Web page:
Review Of "State Of Mind: Texas Literature And Culture" By T. Pikington

Document Type

Book Review

Publication Date


Published In



Although this book is principally about literature, Pilkington (Tarleton State Univ.) admits he finds himself analyzing cultural identity, traditions, and geographies as well as products of the human imagination. Although he considers neither the oral literature of Native Americans nor the area's ethnic folk literature, the author does see the roots of Texas writing in Alvar Núñez Cabeza de Vaca's chronicle La relación (1542). For Pilkington, the "Texas literary tradition" is a recent development, dating from the 1920s with the writings of J. Frank Dobie. To answer the question of what makes one group of people, in this case Texans, distinct from other groups, Pilkington approaches the literature from a thematic perspective that includes among its topics Texans' ties to the land, the South, the frontier, the military experience, the family romance, violence, and football. But Pilkington offers the reader more than articulate and profound textual analysis of novels by such authors as J. Frank Dobie, Katherine Ann Porter, George Sessions Perry, Larry McMurtry, et al. He explains the cultural context in which these works emerged. Unfortunately, space restrictions limit attention to important Texas Mexicans, an ethic group whose roots run deep in the Texas soil. All academic and public collections.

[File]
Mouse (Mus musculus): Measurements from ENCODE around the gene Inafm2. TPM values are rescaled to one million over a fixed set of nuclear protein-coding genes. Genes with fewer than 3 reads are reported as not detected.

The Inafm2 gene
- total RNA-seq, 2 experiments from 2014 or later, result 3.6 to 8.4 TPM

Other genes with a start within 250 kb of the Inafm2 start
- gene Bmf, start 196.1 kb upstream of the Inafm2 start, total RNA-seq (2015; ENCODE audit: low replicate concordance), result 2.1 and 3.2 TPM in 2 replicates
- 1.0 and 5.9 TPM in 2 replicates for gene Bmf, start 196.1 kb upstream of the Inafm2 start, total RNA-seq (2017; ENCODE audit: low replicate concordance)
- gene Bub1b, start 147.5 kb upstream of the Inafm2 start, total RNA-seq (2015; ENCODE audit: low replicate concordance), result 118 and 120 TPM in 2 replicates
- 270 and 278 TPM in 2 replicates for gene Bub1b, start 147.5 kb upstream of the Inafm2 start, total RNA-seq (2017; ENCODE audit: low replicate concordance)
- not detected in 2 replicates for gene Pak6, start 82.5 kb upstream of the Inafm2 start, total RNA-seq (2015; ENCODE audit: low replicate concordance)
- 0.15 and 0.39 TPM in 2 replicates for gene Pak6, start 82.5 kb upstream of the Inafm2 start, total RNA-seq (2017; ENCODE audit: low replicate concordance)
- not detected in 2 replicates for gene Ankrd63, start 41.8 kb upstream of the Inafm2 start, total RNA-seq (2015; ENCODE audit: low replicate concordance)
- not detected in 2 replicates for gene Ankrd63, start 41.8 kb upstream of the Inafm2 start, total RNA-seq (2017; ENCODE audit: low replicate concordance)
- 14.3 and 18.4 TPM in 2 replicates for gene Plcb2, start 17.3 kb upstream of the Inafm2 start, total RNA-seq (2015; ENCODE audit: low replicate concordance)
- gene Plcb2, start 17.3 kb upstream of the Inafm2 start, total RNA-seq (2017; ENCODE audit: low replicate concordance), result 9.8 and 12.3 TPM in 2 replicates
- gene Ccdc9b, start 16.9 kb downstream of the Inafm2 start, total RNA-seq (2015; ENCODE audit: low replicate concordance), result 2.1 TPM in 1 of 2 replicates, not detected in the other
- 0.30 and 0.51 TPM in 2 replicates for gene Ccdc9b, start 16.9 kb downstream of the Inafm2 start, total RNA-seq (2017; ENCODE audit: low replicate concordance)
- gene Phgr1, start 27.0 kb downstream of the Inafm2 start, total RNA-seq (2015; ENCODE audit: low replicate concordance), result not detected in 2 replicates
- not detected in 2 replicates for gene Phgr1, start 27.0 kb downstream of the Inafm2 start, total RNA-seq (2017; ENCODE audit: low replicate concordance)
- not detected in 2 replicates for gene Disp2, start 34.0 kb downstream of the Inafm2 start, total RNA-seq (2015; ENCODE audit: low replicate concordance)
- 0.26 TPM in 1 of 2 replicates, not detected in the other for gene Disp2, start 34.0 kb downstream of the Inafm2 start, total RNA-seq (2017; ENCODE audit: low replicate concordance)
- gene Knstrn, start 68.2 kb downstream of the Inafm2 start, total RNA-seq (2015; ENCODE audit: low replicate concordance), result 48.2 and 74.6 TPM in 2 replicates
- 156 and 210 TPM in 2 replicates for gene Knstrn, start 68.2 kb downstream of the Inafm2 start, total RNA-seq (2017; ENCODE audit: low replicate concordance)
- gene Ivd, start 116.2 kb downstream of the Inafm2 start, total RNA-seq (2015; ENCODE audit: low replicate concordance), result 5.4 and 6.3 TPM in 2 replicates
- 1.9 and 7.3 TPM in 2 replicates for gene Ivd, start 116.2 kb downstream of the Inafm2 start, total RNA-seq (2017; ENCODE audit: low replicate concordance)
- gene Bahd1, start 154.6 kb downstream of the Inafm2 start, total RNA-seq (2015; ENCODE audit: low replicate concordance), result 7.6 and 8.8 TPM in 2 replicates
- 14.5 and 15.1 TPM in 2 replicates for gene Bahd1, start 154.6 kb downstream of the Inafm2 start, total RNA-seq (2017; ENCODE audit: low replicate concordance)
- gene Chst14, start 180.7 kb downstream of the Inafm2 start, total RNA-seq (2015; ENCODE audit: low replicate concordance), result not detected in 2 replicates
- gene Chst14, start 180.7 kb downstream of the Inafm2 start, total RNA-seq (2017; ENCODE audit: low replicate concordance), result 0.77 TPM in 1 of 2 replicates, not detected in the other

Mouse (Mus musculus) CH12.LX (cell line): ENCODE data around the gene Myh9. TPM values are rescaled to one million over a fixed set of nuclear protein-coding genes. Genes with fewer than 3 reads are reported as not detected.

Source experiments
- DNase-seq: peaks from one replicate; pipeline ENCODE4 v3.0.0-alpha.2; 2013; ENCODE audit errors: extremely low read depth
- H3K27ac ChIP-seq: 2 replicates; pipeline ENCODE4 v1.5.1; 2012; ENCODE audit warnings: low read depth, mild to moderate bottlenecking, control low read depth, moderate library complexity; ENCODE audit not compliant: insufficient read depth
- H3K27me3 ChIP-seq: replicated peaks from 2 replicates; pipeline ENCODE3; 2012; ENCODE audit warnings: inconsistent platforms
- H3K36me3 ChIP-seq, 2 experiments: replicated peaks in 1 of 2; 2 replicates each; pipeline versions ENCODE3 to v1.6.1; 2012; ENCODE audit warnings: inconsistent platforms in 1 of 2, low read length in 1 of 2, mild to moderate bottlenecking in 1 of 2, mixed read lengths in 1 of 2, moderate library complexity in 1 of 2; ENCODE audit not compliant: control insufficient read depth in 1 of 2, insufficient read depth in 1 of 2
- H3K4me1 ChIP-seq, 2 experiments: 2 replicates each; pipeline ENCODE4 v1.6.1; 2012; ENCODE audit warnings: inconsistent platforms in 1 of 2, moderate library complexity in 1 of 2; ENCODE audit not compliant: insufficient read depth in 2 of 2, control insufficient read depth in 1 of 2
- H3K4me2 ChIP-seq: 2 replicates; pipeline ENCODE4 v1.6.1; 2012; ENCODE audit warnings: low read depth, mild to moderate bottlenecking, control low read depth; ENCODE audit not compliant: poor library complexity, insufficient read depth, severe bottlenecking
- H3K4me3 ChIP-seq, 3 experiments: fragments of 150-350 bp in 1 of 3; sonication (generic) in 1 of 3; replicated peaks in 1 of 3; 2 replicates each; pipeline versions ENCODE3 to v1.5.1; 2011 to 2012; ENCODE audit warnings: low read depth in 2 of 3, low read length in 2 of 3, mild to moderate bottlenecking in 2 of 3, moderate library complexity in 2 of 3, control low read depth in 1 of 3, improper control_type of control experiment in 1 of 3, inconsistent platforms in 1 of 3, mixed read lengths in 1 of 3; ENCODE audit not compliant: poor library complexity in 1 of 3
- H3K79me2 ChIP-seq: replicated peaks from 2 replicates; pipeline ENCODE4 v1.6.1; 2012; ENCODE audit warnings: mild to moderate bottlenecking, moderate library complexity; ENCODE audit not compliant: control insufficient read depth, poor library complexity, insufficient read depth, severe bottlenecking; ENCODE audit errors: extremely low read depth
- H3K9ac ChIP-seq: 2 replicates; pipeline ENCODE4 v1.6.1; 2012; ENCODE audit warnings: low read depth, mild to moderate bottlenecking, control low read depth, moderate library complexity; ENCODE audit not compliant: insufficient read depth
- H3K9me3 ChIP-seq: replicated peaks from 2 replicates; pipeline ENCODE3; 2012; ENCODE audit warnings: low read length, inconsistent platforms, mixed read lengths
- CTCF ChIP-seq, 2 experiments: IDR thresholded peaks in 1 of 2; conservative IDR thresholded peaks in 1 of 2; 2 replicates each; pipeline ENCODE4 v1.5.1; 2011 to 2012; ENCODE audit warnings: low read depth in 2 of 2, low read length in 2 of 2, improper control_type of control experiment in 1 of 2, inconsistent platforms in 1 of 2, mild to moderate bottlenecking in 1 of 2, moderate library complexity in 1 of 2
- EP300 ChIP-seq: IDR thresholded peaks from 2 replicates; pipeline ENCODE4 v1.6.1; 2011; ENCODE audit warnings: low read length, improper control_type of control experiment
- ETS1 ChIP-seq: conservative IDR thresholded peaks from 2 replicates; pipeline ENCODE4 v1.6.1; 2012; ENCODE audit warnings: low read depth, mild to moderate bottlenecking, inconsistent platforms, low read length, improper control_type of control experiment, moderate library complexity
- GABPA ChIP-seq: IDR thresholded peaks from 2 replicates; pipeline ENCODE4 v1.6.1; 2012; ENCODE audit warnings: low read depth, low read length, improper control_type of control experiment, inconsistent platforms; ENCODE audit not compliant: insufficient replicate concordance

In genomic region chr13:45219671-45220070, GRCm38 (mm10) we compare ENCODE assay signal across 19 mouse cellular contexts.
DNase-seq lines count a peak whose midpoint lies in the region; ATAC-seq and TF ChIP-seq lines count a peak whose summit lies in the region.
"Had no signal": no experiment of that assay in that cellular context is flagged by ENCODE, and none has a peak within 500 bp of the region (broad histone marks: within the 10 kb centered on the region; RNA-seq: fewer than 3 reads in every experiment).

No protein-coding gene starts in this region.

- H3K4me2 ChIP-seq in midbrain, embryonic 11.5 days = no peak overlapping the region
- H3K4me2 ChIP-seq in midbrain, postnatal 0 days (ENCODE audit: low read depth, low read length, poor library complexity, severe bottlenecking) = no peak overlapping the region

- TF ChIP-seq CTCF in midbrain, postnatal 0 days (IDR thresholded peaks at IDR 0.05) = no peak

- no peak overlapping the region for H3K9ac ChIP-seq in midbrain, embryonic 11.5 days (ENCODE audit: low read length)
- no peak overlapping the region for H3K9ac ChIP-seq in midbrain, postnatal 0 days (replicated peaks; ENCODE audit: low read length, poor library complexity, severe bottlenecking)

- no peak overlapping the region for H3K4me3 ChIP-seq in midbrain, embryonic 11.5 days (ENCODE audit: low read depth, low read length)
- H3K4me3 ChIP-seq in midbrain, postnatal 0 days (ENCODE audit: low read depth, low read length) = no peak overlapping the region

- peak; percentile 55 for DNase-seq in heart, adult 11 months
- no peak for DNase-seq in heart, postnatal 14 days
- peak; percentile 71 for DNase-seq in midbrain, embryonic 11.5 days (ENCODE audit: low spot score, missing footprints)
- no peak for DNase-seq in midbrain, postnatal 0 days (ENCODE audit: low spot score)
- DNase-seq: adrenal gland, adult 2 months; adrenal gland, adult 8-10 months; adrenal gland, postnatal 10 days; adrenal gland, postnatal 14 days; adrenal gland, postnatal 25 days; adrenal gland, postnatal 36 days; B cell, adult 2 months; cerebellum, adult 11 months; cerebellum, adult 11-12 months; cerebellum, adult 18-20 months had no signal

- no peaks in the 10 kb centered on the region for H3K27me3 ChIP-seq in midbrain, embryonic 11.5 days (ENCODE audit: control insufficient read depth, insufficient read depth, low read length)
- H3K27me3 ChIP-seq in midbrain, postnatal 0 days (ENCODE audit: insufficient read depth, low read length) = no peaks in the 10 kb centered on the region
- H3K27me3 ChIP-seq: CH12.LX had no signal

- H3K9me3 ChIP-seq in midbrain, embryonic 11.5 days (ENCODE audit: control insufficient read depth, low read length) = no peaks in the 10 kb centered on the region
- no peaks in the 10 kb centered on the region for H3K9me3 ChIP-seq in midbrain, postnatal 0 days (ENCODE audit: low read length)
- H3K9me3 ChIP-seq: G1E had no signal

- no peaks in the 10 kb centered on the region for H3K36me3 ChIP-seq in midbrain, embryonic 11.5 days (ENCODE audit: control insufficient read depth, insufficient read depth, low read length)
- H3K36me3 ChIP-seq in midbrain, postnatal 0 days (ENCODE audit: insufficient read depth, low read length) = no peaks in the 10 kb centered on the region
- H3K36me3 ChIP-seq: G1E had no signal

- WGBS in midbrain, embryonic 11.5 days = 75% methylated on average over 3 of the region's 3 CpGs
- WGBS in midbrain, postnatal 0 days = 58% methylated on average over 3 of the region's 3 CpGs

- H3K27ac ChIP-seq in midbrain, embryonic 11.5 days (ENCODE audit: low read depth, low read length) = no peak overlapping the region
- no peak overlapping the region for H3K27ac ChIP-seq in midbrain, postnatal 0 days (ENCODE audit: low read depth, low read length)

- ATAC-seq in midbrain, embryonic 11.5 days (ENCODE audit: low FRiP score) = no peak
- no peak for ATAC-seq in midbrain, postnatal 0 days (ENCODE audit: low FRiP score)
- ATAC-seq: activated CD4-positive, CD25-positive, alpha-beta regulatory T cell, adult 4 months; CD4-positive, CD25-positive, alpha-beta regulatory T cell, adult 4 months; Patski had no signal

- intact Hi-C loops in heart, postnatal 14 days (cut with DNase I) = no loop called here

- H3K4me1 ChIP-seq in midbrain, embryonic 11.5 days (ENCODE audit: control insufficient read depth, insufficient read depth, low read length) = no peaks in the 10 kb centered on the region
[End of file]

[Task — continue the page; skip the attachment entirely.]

This work is freely available courtesy of Choice Reviews. The review has been reproduced in full in the abstract field.

This document is currently not available here.